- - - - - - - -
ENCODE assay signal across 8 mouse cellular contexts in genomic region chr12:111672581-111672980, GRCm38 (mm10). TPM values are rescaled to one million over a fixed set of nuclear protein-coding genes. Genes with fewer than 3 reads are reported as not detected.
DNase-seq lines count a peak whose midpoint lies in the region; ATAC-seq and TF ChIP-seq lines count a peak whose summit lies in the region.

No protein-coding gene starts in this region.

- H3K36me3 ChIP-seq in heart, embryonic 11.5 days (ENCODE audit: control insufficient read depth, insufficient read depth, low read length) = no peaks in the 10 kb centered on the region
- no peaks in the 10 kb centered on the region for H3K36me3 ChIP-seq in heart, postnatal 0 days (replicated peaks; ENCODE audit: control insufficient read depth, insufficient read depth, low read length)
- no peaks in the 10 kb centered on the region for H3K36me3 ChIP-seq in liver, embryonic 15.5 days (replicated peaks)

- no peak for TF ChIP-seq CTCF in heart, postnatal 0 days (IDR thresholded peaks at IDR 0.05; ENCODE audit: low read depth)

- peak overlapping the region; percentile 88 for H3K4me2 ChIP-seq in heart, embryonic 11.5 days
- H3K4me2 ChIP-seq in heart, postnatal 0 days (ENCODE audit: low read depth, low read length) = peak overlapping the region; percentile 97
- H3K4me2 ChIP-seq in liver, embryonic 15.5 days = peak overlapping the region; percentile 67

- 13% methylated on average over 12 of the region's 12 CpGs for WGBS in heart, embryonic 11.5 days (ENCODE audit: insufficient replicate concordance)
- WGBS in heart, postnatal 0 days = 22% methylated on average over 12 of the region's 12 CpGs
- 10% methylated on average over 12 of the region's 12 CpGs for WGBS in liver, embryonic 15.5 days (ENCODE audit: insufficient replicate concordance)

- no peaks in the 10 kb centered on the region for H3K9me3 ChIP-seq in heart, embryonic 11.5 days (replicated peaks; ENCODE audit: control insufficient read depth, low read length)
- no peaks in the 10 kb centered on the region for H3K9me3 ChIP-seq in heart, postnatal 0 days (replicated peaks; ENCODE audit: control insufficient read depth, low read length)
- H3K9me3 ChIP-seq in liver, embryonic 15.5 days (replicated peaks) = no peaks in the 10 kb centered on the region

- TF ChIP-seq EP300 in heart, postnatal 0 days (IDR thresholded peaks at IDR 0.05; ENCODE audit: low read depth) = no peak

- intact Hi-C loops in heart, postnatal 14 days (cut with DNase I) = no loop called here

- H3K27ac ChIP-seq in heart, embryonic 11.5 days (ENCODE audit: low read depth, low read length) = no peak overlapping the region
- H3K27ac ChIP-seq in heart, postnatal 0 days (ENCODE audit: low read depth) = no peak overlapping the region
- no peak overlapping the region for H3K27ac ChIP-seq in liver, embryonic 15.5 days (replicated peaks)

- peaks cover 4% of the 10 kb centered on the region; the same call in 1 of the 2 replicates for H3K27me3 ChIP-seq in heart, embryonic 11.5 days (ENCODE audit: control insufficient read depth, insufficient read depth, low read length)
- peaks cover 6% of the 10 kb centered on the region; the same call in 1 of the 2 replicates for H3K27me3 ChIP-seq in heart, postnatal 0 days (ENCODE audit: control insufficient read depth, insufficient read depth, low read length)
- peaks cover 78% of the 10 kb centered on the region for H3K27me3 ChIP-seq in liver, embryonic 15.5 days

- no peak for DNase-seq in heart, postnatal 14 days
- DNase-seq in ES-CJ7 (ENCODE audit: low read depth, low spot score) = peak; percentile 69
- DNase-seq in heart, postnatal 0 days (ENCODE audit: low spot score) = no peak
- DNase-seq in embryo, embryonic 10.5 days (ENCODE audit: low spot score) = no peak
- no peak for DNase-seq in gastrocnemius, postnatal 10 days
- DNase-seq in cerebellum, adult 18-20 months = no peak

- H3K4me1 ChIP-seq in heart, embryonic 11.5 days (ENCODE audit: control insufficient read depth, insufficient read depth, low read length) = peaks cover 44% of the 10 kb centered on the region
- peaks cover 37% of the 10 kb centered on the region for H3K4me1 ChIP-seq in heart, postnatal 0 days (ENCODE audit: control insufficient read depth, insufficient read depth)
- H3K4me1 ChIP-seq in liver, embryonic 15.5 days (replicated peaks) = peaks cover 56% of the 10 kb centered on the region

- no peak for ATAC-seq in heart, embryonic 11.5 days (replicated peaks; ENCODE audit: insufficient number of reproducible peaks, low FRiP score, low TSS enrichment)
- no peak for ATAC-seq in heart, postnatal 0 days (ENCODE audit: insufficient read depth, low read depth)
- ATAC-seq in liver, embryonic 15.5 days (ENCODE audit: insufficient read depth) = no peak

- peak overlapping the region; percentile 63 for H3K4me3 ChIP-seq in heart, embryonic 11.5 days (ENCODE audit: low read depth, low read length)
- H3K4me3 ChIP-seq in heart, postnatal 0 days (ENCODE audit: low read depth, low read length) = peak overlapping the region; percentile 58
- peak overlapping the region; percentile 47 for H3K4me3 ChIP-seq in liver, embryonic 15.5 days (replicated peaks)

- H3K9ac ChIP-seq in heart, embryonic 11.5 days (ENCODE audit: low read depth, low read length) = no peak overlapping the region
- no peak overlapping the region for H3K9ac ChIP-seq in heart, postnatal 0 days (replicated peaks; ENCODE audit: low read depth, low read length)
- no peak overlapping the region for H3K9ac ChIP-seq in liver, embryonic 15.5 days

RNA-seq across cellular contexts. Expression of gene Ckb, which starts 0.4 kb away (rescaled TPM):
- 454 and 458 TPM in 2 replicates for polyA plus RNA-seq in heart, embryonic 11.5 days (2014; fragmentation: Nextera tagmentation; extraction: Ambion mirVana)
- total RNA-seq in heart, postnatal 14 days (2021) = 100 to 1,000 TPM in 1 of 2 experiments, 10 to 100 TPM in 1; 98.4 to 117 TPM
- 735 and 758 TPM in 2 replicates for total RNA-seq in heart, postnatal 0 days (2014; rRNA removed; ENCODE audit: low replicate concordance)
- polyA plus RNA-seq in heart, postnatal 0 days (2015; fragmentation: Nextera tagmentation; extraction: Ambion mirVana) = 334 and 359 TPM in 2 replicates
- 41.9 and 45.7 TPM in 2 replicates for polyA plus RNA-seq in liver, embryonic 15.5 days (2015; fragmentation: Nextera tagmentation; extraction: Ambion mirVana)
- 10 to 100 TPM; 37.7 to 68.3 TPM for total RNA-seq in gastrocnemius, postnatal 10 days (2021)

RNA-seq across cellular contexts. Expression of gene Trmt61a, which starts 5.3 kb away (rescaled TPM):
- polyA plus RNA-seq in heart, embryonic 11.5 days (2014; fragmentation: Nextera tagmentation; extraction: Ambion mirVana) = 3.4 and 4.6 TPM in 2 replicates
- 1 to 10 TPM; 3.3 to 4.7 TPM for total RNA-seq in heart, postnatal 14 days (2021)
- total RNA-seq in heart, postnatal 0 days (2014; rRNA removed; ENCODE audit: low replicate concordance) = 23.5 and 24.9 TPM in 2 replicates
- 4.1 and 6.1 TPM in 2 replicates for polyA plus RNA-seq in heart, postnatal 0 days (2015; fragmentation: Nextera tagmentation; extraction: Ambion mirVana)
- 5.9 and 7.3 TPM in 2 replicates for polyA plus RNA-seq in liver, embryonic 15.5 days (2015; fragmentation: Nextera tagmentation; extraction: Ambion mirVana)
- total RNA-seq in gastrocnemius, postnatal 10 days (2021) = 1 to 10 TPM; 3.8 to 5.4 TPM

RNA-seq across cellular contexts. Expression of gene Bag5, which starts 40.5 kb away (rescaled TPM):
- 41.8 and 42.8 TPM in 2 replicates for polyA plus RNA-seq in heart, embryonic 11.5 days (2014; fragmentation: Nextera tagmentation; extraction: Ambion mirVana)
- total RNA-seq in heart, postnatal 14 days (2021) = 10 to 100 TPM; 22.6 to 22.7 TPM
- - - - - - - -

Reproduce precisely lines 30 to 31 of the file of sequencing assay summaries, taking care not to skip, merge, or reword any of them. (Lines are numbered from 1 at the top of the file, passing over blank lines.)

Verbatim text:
- DNase-seq in cerebellum, adult 18-20 months = no peak

- H3K4me1 ChIP-seq in heart, embryonic 11.5 days (ENCODE audit: control insufficient read depth, insufficient read depth, low read length) = peaks cover 44% of the 10 kb centered on the region